It can happen that two equivariant sets with atoms are related by a finitely supported bijection, but not by an equivariant bijection.
In the equality symmetry, there is a single-orbit graph with the property that is bipartite in the classical sense (equivalently, has no odd-length cycle) but has no partition into two parts which are finitely supported and not inter-connected. In other words, the graph maps to the single-edge graph via a infinitely-supported homomorphism, but not via a finitely-supported one. And here’s the graph: its nodes are pairs of distinct atoms, and there is an edge from to , whenever are distinct atoms. That’s it.
There are several decision problems for certain computation models with atoms that are decidable when atoms admit certain well quasi order (WQO), and undecidable otherwise. We recall the problems and formulate few questions related to WQOs.
Let be an equivariant relation. We show that under a certain assumption on , for every , if there exists a witness such that holds, then there also exists one with small support. We show an application to extending homomorphisms.
A set is orbit finite if and only if the number of its elements supported by atoms grows polynomially with .
Again, a question closely related to a characterization of standard atoms (not to be confused with standard alphabets:). The question is a refinement of a question posted in Automorphisms vs color-preserving automorphisms in Fraisse classes, which has been answered negatively (see the recent post The colored open question closed).
A question in my recent post Automorphisms vs color-preserving automorphisms in Fraisse classes has been answered negatively by Mikołaj. The counterexample Fraisse class is the age of the structure , the rational numbers with the ternary ‘cyclic order’ relation defined by:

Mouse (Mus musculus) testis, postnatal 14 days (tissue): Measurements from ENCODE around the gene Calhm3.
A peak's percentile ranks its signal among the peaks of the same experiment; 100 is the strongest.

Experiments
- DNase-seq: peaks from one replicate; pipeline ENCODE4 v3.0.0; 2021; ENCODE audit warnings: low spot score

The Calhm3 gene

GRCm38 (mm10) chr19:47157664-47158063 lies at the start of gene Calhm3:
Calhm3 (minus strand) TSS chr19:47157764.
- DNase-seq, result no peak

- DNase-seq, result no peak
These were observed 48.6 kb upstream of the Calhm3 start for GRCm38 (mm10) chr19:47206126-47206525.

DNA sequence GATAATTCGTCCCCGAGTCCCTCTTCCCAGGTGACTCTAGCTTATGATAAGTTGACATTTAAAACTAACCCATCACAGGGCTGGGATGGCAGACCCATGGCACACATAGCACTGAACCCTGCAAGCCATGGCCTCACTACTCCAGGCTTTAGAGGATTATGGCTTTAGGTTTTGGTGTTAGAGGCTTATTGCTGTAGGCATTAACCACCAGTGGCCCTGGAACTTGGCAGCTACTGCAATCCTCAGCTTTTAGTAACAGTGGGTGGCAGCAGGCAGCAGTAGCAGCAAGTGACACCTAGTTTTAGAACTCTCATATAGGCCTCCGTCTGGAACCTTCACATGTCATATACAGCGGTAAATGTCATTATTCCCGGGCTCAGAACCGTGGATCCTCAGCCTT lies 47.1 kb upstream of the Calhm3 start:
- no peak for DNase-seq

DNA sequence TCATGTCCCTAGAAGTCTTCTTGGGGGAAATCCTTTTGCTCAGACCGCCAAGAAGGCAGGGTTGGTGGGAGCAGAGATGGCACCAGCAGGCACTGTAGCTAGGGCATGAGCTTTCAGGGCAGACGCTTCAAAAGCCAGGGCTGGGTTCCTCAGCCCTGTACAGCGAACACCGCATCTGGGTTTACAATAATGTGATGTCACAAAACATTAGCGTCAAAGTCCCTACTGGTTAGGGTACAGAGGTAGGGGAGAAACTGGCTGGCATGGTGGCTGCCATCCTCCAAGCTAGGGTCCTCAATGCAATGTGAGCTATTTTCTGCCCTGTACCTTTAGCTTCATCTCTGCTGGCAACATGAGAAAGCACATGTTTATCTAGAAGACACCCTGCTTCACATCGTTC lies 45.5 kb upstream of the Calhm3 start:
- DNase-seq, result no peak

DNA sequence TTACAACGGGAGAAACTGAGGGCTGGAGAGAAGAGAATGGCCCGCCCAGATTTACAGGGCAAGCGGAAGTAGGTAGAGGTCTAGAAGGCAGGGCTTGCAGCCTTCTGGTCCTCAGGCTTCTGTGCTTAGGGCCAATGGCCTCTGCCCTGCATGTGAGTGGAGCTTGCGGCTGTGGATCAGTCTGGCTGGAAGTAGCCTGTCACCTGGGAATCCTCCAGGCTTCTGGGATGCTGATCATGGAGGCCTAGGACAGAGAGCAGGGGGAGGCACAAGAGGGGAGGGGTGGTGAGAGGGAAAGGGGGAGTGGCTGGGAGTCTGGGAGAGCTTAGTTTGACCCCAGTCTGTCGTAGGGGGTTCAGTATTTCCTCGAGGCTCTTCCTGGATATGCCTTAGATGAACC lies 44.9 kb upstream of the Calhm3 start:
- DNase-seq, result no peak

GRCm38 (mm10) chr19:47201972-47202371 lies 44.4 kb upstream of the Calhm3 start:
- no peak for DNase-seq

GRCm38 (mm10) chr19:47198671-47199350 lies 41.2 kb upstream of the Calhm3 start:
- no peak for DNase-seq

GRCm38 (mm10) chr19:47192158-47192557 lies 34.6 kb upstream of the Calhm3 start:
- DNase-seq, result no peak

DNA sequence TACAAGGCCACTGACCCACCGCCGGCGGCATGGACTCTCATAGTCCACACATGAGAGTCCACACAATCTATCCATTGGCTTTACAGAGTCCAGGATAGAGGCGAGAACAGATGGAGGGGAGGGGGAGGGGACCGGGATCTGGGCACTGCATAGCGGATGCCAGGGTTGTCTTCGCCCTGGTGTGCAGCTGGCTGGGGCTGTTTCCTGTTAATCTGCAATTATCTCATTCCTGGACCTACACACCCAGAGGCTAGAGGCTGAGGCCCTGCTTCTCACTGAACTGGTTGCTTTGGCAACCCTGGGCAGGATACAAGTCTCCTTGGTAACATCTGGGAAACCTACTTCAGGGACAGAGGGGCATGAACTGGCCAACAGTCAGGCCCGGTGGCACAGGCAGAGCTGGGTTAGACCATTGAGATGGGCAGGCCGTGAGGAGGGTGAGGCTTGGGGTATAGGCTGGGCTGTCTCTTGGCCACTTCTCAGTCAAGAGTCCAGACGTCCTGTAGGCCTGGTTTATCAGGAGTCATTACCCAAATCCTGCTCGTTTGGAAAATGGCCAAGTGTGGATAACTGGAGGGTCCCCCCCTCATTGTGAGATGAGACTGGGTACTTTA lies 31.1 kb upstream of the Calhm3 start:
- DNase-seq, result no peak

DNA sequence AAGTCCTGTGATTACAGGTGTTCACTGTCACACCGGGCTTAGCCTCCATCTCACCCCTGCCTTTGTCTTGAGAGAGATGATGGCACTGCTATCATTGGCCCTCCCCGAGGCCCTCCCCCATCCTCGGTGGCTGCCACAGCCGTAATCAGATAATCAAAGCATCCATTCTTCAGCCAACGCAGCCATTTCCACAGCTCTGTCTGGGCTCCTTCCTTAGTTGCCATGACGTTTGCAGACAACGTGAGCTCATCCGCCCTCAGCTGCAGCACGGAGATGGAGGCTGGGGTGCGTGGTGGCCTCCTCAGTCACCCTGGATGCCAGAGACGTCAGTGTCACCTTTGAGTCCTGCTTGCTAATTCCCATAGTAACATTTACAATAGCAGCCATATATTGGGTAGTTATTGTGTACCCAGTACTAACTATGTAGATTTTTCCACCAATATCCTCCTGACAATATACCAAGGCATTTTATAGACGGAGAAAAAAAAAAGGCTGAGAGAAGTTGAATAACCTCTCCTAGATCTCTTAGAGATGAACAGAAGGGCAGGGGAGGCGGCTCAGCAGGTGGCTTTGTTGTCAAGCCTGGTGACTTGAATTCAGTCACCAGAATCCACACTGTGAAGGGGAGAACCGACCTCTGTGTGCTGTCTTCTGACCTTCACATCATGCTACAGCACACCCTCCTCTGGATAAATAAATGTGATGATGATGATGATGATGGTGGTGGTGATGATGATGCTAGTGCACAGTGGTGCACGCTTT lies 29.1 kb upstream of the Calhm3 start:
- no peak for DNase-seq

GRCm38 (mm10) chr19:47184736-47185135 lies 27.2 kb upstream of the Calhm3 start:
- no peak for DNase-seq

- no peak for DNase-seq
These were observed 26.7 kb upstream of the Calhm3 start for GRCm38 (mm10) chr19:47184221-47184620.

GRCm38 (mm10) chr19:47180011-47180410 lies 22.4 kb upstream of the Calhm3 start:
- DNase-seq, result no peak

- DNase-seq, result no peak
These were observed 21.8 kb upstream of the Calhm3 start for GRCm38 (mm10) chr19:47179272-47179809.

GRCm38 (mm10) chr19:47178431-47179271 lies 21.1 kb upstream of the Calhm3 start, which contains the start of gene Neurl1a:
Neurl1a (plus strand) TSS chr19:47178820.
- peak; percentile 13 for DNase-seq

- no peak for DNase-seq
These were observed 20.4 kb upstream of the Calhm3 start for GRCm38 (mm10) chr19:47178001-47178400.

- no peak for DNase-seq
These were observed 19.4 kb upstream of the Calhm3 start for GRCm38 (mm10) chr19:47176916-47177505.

I am about to reformulate the question slightly, in order to make refutation harder;)
This post continues the discussion on the Kleene theorem from here. The previous post gave a notion of regular expressions that had the same expressive power as nondeterministic automata. The idea was that a star corresponds to a graph where the set of vertices had one orbit, and where the edges where labelled by simpler regular expressions. In the case without atoms, such a graph is necessarily a self loop, which corresponds to the standard Kleene star. This post is about a stronger requirement: instead of saying that the graph has one orbit of vertices, we say that it has one orbit of edges.
Here is a question closely related to a characterization of standard atoms (not to be confused with standard alphabets:). It asks whether a bound on the number of automorphisms is equivalent to a bound on the numer of color-preserving automorphisms, in every Fraisse class of finite relational structures.